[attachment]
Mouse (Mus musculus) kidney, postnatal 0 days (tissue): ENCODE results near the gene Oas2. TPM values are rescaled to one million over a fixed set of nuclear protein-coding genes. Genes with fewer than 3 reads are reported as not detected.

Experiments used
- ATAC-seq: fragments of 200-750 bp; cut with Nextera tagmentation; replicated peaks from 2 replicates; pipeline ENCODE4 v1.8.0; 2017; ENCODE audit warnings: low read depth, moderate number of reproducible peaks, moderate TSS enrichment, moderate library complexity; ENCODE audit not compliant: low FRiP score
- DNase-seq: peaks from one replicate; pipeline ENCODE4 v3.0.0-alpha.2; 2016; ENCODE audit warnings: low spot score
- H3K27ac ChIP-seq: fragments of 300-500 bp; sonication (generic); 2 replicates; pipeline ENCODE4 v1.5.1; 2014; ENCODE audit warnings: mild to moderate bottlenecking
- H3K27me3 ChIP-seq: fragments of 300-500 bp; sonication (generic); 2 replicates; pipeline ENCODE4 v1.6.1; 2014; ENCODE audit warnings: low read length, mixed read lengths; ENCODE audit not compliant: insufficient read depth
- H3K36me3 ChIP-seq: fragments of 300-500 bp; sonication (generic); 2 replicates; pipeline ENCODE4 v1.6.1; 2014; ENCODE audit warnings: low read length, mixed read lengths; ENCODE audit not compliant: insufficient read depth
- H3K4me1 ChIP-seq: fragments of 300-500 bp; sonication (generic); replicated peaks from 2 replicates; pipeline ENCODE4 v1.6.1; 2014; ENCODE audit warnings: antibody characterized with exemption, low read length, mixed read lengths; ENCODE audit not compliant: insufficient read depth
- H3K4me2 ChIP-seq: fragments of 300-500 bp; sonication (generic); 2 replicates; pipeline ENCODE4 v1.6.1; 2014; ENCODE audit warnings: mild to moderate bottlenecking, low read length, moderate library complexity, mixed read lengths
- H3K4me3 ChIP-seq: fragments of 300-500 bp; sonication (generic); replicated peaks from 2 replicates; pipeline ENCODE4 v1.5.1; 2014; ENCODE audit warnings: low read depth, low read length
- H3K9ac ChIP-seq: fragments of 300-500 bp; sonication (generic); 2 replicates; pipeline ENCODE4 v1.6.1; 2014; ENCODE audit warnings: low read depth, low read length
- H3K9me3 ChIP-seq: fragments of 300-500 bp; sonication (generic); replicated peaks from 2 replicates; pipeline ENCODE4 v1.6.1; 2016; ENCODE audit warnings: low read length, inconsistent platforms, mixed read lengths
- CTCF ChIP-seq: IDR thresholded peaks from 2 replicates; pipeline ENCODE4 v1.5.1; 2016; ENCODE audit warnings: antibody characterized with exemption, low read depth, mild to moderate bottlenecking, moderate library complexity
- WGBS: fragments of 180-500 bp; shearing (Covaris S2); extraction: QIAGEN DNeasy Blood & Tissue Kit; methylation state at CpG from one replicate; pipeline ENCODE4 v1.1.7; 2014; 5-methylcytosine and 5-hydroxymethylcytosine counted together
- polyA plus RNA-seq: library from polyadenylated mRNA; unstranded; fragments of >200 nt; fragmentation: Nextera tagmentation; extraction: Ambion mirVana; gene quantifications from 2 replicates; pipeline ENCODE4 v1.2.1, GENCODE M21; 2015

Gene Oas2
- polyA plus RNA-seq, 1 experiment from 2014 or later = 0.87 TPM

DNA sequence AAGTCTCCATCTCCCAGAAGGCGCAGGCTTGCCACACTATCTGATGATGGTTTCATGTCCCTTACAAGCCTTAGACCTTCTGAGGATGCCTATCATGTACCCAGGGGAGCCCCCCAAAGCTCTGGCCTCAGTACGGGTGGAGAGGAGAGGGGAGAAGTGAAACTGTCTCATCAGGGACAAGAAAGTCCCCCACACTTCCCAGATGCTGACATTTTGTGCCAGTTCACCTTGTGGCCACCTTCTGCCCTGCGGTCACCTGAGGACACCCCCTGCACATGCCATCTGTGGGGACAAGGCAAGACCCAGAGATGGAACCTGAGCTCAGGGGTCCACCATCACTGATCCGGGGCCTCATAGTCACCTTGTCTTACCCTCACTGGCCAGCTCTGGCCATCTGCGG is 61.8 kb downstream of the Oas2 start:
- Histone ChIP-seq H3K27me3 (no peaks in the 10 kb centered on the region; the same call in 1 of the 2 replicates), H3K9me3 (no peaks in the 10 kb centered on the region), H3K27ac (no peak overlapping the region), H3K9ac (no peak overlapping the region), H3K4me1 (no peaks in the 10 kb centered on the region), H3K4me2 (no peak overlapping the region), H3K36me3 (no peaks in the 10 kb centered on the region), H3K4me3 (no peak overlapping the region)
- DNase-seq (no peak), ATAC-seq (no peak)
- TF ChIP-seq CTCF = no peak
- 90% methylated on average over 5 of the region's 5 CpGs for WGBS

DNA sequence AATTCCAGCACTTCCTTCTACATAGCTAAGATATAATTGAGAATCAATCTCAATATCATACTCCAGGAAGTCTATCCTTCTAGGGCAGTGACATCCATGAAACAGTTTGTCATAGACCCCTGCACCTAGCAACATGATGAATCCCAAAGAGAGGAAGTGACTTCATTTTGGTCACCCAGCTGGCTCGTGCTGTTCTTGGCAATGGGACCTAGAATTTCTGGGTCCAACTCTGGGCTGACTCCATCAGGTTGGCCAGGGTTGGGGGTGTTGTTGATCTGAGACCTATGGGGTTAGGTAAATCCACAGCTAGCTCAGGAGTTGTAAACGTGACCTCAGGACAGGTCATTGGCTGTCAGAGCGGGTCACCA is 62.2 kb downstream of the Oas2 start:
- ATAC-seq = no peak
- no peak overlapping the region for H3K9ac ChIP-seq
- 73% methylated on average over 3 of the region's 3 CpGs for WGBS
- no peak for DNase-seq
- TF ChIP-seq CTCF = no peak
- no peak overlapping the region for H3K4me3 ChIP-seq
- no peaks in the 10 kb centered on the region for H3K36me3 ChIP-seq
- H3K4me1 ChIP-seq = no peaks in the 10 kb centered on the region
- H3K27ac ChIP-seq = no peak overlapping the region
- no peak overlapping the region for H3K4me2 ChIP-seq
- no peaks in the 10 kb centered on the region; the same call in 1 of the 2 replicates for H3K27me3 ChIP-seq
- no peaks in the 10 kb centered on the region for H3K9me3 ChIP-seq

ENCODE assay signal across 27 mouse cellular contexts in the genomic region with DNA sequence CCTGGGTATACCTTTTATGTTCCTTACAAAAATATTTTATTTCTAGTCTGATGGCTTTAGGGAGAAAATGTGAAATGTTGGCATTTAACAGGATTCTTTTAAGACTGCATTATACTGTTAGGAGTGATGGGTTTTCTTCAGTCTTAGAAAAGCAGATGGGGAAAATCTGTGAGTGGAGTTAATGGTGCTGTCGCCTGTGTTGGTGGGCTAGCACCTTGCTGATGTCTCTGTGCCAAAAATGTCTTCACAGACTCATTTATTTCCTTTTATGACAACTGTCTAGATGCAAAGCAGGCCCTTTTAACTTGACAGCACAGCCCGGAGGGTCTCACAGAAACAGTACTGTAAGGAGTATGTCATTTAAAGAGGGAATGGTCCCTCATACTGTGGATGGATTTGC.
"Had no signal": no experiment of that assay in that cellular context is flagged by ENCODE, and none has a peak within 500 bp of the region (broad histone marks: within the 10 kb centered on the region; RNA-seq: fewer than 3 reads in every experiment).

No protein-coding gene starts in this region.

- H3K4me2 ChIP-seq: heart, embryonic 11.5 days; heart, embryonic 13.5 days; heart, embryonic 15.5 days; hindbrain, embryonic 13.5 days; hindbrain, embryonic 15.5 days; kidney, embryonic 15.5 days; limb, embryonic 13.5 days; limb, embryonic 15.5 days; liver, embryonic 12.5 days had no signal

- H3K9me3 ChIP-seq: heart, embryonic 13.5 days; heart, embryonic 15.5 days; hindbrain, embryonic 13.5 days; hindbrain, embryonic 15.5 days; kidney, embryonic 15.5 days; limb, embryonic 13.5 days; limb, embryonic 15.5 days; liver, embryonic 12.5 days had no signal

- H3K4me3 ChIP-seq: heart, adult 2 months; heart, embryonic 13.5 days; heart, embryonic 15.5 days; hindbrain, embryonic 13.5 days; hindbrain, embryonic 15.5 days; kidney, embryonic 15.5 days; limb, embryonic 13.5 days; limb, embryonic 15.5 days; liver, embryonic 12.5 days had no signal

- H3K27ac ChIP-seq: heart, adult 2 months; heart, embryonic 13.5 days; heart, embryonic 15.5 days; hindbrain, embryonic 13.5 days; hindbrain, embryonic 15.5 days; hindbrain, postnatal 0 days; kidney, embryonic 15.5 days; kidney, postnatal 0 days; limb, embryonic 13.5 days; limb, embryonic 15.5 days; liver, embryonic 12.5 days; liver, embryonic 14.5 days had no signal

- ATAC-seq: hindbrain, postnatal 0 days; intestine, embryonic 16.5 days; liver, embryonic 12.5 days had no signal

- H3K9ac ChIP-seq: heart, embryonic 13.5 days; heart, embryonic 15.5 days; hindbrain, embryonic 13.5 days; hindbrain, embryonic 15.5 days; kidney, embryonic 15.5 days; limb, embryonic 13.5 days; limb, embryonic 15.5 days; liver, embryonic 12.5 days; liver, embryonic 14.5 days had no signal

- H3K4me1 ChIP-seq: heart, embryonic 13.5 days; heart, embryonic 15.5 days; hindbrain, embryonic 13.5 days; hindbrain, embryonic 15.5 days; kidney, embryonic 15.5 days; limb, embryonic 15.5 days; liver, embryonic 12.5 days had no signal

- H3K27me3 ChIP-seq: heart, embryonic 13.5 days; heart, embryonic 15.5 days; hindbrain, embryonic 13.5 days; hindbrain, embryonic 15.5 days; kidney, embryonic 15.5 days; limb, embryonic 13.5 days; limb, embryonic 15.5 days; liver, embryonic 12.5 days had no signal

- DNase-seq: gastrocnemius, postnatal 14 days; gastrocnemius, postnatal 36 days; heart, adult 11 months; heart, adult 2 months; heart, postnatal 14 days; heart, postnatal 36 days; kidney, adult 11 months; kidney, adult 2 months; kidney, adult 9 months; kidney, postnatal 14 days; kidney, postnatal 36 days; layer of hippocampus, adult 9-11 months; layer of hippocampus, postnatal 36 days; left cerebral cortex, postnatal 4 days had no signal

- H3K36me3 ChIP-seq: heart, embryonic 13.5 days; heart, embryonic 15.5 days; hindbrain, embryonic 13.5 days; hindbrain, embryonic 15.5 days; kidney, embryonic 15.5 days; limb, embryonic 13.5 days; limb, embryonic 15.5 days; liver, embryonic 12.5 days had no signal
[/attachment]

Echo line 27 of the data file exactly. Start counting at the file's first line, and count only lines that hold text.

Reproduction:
- no peak for DNase-seq